Tuesday, April 23, 2024

Many tobacco retailers would prefer not to sell tobacco

New research has revealed that one in five tobacco retailers would prefer not to sell tobacco products.

Cancer Council NSW and Western Sydney University carried out the research. Together they sampled a range of tobacco retailers, including convenience stores, grocery stores and newsagents.

“A further 37 per cent of retailers asked (in addition to the 20 per cent) were ambivalent about currently selling cigarettes,” Cancer Council NSW Senior Tobacco Control Project Officer Christina Watts said.

“This suggests that close to three in five small tobacco retailers in NSW may consider stopping selling tobacco if encouraged to do so. That would reduce the availability of tobacco in our community and inevitably drive smoking rates down.

“Currently, there are still 5,500 smoking-related deaths in NSW each year, and more than 10,000 tobacco retailers across the state. If retailers are telling us they’d prefer not to sell tobacco, we need legislative changes in NSW to encourage them.”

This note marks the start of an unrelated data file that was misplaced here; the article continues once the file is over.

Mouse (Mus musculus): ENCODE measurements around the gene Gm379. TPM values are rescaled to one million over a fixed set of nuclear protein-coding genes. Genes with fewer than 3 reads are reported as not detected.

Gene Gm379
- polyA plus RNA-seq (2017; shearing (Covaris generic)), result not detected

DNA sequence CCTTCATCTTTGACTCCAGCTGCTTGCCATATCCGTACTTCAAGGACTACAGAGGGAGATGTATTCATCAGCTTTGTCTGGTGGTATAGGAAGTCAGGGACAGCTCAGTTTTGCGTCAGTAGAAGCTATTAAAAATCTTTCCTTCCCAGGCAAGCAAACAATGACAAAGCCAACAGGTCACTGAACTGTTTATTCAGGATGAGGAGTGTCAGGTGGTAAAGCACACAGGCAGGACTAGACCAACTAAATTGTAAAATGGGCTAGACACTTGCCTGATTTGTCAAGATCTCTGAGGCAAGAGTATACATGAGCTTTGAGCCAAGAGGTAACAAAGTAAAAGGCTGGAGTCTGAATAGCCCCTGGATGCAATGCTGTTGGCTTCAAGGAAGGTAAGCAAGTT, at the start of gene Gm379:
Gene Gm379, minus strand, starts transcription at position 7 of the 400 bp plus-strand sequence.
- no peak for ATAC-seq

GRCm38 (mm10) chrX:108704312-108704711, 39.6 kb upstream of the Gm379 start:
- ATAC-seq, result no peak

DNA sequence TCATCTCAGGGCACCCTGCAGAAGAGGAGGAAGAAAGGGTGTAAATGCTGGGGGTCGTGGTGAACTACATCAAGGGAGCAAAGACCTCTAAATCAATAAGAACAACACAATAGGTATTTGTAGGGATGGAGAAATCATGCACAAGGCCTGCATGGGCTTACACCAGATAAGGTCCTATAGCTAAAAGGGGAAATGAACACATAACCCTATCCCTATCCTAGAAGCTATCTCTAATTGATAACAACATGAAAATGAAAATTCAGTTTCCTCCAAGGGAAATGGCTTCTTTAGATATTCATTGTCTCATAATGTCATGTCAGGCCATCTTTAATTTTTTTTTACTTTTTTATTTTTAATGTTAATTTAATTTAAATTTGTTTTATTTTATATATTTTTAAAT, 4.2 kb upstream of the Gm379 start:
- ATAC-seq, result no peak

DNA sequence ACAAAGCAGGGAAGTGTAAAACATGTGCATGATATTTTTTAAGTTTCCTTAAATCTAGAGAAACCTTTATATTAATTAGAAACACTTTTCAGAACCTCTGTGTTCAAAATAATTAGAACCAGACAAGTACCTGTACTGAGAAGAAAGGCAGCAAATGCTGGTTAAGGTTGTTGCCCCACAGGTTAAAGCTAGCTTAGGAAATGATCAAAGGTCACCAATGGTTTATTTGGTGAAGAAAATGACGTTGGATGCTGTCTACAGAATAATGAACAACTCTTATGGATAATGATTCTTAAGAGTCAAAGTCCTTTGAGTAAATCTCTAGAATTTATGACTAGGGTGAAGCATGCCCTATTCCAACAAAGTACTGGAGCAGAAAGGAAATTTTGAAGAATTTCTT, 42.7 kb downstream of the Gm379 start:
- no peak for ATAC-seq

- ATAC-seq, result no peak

Is a licence fee the answer?

In light of the findings, Cancer Council NSW is calling on the next NSW government to introduce a yearly licence fee. This would encourage retailers to stop selling and reduce the risk of more people developing the fatal habit, it says.

Cancer Council NSW says the successful rollout of licence fees in most other states and territories has discouraged retailers from selling cigarettes. South Australia, for example, introduced a $200 yearly licence fee in 2007. The result? Almost a quarter of retailers stopping cigarette sales.

“As it stands, there’s a vast oversupply of tobacco in the community,” Ms Watts said.

“Seventy-four per cent of retailers in the study said there was another tobacco retail outlet within 1km distance from their store. A staggering 40 per cent had another store within 100m.

“Yet there’s still no licence scheme in place to regulate who can sell cigarettes. And nothing to discourage retailers from continuing to sell when the products may no longer be important for business.”

Harris Farm backs Cancer Council

Harris Farm Markets is one retailer that decided at its inception not to sell tobacco products.

Co-CEO Tristan Harris said: “Every retailer has a responsibility to consider the impact of every product they sell to their customers. And if it’s a product that has serious health concerns, then that needs to be taken into consideration.

“Harris Farm has been a successful business, despite not selling tobacco products. We’ve grown every year for the past 25 years. If someone still chooses to sell a product like tobacco, I think they absolutely should be required to have a licence and pay a fee.”

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